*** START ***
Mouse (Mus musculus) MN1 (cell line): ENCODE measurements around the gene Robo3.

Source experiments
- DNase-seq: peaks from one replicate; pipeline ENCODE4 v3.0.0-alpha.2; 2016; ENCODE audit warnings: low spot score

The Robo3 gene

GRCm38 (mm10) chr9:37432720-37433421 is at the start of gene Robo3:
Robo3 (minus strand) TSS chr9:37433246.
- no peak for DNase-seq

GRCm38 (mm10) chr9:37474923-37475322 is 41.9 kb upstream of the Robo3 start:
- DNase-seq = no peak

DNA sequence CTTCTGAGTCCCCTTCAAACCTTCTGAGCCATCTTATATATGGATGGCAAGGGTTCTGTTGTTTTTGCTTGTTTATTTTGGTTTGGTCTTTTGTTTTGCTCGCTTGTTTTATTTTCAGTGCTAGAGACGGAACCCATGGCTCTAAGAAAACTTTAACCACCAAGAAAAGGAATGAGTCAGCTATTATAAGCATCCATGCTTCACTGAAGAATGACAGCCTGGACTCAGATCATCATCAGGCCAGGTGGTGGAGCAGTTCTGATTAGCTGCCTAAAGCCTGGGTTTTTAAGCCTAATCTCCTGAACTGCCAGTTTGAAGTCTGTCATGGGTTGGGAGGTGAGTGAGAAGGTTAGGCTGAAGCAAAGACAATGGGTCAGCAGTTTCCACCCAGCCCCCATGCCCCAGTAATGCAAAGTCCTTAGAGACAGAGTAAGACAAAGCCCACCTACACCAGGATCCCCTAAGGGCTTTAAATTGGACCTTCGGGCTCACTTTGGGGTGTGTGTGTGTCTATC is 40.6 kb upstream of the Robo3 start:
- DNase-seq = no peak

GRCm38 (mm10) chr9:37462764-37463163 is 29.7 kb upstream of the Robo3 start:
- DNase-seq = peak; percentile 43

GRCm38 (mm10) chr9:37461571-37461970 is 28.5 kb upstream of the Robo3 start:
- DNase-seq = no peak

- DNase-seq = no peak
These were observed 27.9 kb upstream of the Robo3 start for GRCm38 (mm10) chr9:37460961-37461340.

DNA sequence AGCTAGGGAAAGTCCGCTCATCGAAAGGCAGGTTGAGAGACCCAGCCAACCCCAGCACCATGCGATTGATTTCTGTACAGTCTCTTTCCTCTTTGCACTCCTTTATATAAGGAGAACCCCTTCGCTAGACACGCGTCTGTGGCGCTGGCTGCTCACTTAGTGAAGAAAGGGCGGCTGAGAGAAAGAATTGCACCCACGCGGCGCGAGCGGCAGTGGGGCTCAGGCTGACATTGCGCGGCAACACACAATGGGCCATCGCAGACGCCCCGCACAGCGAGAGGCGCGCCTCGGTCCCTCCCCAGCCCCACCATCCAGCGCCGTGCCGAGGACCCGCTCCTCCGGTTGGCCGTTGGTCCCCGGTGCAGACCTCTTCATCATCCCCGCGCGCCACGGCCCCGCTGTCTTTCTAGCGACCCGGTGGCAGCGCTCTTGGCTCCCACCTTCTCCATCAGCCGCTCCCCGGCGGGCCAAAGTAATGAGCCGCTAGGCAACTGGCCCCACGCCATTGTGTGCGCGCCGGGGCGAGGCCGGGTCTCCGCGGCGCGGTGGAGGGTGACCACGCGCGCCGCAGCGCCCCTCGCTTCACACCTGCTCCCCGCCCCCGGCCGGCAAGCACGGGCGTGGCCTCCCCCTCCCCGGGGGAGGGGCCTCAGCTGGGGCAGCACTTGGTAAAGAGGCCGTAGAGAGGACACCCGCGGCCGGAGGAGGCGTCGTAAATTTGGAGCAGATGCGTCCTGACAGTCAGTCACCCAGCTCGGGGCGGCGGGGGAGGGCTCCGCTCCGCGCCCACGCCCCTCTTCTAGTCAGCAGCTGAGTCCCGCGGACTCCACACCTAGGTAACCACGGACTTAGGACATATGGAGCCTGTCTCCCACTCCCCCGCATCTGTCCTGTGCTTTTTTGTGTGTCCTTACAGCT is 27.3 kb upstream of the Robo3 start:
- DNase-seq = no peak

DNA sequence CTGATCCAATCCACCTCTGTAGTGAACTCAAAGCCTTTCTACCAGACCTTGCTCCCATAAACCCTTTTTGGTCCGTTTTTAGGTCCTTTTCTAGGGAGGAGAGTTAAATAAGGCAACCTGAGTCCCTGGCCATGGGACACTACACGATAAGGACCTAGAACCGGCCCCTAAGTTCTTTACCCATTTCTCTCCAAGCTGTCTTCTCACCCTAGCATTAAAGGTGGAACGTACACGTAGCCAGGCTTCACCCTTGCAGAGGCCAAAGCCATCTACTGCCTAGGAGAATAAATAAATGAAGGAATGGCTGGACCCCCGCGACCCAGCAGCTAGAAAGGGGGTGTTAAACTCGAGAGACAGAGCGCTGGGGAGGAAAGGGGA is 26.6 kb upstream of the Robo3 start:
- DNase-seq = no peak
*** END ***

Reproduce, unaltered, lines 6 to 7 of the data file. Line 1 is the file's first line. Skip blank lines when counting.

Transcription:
Robo3 (minus strand) TSS chr9:37433246.
- no peak for DNase-seq